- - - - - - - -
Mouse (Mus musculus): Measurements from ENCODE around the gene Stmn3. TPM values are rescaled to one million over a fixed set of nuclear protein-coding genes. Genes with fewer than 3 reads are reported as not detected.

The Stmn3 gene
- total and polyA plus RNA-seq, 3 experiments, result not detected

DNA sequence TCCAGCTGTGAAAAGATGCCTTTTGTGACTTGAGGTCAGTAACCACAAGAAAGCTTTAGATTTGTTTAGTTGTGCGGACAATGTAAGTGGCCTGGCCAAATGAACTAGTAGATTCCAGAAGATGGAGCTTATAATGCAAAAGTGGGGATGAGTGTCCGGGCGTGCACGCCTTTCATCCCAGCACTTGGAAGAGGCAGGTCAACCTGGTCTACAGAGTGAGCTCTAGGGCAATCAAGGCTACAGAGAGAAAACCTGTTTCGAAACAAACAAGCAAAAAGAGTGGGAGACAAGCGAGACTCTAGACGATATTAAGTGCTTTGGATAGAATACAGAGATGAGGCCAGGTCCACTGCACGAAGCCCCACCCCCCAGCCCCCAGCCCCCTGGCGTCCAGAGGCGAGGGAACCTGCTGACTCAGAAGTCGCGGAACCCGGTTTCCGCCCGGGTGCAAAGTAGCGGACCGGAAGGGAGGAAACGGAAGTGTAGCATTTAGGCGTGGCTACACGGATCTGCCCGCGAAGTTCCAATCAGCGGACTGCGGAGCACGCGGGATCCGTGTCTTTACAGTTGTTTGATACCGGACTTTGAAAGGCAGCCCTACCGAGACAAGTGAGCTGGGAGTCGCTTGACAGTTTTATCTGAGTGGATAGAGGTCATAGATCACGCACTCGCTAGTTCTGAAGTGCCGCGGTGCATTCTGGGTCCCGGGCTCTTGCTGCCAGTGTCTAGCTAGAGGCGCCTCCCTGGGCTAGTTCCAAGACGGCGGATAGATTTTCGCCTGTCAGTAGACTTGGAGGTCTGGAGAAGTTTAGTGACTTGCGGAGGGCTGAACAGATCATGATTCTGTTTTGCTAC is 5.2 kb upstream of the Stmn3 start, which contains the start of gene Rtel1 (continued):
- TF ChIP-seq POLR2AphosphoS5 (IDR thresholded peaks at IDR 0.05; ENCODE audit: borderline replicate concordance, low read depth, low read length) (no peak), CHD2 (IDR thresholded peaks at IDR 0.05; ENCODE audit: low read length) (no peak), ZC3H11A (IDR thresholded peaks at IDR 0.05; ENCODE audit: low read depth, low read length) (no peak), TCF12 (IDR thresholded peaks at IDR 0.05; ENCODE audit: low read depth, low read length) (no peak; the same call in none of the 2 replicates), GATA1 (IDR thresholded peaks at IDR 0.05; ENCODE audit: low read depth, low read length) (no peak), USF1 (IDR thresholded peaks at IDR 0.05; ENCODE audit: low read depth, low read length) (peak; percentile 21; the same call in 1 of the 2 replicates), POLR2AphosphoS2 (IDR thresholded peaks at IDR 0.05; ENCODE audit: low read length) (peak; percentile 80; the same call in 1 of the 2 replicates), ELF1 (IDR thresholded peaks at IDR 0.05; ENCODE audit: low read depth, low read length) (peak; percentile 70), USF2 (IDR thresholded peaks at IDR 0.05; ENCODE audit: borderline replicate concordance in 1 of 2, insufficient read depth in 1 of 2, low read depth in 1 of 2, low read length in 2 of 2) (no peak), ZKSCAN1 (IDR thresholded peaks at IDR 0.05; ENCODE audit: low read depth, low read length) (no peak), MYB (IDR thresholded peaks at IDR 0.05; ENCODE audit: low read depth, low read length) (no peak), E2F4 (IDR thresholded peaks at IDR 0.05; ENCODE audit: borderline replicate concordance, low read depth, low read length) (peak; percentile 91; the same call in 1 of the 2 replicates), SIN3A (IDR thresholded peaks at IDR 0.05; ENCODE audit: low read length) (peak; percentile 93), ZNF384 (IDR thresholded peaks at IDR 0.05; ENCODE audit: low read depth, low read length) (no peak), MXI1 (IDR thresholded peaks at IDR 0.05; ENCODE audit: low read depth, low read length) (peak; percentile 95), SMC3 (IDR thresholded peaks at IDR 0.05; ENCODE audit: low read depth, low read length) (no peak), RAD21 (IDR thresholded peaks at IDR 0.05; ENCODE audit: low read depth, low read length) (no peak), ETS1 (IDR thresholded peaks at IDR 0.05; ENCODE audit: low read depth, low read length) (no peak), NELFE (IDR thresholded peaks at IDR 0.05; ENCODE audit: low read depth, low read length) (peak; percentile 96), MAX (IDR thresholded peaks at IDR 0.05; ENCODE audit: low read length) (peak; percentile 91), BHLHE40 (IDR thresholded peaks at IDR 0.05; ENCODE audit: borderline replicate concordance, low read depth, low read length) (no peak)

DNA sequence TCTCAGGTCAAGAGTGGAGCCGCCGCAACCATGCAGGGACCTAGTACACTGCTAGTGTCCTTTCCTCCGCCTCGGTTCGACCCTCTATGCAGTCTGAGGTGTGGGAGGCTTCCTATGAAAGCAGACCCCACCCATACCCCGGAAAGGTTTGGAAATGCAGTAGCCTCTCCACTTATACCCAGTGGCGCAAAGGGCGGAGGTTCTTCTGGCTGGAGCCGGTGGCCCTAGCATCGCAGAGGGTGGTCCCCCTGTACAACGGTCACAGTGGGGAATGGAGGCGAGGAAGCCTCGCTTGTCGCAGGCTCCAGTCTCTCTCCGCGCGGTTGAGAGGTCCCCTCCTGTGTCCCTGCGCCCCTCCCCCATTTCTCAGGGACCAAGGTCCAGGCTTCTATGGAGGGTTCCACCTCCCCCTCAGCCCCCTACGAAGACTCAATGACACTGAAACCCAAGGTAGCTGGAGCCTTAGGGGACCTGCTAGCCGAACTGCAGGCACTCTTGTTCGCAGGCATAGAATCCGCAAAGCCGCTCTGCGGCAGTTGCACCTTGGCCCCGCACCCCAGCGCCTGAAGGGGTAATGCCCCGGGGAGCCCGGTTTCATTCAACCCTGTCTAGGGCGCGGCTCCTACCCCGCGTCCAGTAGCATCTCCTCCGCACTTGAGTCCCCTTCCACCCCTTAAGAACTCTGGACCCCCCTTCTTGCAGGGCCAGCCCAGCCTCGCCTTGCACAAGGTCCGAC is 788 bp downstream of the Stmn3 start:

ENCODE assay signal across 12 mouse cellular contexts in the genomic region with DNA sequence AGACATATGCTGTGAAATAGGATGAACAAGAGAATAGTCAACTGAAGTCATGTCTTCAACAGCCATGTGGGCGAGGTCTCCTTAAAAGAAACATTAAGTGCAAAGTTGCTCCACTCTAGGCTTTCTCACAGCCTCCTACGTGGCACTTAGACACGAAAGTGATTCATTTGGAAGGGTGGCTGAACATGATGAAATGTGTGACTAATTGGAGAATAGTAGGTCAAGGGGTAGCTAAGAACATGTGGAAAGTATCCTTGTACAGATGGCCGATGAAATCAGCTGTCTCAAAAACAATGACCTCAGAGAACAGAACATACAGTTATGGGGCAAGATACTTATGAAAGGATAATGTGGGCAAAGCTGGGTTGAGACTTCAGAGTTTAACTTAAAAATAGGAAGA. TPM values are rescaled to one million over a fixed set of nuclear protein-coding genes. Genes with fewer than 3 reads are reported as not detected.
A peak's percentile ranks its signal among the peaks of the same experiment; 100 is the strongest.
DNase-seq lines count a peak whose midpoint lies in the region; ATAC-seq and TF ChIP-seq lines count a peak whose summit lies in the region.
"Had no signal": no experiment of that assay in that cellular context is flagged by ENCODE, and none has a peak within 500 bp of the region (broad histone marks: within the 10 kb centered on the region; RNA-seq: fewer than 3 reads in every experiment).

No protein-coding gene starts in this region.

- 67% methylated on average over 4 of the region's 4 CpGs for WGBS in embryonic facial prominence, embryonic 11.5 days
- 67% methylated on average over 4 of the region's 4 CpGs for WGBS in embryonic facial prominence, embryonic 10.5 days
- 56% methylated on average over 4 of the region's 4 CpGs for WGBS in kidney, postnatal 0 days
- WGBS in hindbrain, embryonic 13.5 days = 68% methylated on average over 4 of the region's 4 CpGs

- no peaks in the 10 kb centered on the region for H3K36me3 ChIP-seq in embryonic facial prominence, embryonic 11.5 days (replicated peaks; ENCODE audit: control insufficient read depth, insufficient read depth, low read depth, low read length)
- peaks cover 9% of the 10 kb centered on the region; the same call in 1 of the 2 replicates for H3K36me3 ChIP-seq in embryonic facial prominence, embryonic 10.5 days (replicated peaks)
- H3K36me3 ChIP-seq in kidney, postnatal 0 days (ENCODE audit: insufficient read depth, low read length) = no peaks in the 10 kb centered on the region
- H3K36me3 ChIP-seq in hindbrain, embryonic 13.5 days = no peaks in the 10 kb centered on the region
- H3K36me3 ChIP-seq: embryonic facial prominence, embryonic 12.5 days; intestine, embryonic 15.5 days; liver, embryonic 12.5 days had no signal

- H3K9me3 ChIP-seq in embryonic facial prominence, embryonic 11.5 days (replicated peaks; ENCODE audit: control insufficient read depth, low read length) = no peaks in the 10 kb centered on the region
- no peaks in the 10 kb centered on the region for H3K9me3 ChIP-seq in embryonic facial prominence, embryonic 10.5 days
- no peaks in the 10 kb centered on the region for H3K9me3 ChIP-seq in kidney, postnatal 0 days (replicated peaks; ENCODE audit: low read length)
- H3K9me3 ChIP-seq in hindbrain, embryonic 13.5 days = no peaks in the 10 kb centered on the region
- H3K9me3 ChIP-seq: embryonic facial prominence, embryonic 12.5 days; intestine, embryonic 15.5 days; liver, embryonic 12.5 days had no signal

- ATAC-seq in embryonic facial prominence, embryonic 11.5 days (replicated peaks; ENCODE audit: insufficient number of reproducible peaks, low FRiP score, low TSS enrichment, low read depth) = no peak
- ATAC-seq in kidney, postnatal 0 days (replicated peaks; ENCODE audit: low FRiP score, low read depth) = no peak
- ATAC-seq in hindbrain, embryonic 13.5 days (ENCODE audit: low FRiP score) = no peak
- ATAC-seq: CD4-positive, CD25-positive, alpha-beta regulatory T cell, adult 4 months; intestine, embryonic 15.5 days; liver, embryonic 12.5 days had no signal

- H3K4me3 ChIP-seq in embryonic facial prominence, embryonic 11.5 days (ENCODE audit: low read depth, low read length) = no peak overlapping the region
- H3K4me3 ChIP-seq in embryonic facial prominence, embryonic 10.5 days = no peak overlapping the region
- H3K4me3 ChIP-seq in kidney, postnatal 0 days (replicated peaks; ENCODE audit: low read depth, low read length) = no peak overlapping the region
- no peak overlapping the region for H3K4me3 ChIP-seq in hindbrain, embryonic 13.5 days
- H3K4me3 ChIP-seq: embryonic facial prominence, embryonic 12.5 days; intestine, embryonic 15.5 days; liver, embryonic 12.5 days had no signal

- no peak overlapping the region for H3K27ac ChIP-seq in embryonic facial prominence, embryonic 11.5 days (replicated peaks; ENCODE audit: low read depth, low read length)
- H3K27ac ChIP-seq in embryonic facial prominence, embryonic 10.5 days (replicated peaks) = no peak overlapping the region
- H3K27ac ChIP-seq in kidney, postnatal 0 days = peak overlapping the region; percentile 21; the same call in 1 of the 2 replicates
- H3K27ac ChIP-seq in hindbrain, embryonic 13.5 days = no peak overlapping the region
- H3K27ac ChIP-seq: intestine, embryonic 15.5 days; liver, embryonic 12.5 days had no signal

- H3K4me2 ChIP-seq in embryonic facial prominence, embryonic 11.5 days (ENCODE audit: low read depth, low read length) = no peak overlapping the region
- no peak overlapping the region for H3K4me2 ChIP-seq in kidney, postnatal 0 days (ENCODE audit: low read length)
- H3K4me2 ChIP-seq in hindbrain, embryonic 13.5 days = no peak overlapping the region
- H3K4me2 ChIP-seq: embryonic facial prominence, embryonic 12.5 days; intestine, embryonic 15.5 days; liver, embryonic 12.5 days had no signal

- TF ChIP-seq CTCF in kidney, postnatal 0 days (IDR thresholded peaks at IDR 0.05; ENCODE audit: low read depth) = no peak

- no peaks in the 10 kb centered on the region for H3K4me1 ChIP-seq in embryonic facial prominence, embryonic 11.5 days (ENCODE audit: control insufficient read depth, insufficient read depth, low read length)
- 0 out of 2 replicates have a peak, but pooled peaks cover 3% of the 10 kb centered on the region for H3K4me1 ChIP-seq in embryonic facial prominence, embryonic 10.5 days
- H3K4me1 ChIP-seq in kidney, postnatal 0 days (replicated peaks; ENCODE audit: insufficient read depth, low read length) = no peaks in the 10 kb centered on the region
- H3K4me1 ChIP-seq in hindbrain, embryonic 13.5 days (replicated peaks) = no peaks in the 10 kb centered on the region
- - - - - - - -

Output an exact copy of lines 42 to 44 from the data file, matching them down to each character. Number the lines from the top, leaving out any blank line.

- H3K4me2 ChIP-seq in hindbrain, embryonic 13.5 days = no peak overlapping the region
- H3K4me2 ChIP-seq: embryonic facial prominence, embryonic 12.5 days; intestine, embryonic 15.5 days; liver, embryonic 12.5 days had no signal

- TF ChIP-seq CTCF in kidney, postnatal 0 days (IDR thresholded peaks at IDR 0.05; ENCODE audit: low read depth) = no peak